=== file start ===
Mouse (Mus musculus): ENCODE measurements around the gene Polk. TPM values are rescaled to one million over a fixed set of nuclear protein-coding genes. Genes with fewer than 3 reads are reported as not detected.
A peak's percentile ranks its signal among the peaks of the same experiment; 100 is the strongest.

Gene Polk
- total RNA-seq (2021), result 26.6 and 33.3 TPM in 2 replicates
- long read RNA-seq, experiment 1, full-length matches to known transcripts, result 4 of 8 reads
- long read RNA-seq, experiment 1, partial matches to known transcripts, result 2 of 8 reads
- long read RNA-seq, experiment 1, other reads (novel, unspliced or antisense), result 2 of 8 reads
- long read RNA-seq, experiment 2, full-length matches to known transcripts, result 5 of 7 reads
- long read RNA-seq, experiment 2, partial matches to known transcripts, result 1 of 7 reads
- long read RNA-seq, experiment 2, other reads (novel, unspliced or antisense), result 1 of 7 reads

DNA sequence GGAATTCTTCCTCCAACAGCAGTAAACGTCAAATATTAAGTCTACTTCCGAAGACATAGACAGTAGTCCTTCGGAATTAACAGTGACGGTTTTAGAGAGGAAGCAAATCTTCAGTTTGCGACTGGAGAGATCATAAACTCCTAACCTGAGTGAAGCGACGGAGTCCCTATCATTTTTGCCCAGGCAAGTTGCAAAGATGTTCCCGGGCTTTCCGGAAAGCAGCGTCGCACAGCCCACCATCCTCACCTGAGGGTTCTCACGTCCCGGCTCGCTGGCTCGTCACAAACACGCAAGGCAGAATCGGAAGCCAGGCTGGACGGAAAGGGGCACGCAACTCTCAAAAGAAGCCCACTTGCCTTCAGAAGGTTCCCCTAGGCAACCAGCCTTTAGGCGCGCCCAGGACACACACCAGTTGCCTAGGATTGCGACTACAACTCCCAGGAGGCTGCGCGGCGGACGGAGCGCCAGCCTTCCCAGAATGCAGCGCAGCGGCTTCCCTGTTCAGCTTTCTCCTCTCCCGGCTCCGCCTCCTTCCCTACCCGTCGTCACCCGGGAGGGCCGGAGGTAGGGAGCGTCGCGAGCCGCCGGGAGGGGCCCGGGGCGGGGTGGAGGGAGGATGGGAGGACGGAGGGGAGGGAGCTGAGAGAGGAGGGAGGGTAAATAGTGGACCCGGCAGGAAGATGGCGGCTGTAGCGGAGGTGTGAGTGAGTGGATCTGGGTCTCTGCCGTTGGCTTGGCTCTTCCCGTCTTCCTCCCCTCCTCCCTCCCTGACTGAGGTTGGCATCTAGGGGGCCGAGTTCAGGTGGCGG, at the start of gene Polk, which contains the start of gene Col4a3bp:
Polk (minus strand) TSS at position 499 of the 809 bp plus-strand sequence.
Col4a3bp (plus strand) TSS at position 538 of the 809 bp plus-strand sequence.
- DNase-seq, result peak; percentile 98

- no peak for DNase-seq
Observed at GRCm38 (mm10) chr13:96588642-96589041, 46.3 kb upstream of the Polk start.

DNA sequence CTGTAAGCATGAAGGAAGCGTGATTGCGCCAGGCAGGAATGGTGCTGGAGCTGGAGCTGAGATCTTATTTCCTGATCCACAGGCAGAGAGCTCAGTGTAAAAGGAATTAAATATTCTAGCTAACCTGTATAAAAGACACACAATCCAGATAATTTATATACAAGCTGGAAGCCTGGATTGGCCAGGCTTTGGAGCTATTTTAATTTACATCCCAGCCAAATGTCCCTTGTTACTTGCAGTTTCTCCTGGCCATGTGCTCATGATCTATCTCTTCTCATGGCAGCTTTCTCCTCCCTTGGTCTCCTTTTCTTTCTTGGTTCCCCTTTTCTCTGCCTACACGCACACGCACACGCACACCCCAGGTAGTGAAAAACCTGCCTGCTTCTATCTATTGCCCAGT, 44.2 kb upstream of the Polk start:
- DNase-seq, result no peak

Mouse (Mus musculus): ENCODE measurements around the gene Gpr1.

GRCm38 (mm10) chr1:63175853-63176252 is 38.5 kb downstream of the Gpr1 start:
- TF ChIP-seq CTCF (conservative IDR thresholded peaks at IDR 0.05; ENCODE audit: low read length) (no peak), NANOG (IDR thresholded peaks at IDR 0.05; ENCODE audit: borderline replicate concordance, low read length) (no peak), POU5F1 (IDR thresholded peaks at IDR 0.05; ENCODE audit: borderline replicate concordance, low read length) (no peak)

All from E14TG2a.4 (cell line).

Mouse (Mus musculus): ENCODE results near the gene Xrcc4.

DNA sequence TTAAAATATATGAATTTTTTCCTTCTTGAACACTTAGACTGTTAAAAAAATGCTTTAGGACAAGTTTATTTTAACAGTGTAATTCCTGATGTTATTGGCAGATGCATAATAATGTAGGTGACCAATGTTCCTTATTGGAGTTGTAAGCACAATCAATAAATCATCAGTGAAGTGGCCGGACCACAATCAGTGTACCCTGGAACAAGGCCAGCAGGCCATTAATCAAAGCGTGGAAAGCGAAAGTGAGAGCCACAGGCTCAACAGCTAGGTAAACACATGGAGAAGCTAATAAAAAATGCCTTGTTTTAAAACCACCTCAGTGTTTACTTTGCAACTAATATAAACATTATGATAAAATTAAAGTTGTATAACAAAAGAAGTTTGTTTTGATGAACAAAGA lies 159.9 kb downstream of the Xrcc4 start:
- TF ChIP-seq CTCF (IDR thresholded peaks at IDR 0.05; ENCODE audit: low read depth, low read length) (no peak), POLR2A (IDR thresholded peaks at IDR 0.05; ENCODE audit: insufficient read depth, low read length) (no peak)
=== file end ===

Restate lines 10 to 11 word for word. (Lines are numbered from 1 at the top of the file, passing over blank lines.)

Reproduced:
- long read RNA-seq, experiment 2, other reads (novel, unspliced or antisense), result 1 of 7 reads

DNA sequence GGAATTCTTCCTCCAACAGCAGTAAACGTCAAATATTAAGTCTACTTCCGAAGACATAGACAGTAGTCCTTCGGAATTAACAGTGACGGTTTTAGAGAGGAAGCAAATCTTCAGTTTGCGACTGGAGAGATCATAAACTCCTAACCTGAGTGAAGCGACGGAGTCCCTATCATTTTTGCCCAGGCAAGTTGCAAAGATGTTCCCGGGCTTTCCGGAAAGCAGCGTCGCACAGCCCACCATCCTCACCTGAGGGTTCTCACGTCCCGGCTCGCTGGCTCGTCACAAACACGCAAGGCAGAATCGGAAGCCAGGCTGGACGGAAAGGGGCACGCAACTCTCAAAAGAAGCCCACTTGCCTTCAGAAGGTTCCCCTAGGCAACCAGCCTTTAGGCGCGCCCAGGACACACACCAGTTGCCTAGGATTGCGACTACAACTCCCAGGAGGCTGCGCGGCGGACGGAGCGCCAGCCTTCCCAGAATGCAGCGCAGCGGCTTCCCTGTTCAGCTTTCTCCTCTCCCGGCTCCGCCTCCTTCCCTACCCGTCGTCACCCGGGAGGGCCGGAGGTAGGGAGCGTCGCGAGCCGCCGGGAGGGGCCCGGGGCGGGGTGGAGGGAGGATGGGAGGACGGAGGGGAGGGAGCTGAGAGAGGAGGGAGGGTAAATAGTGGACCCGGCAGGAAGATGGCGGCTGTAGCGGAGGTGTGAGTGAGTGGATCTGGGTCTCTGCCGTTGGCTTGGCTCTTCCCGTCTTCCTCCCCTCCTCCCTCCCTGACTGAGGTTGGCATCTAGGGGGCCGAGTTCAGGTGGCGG, at the start of gene Polk, which contains the start of gene Col4a3bp: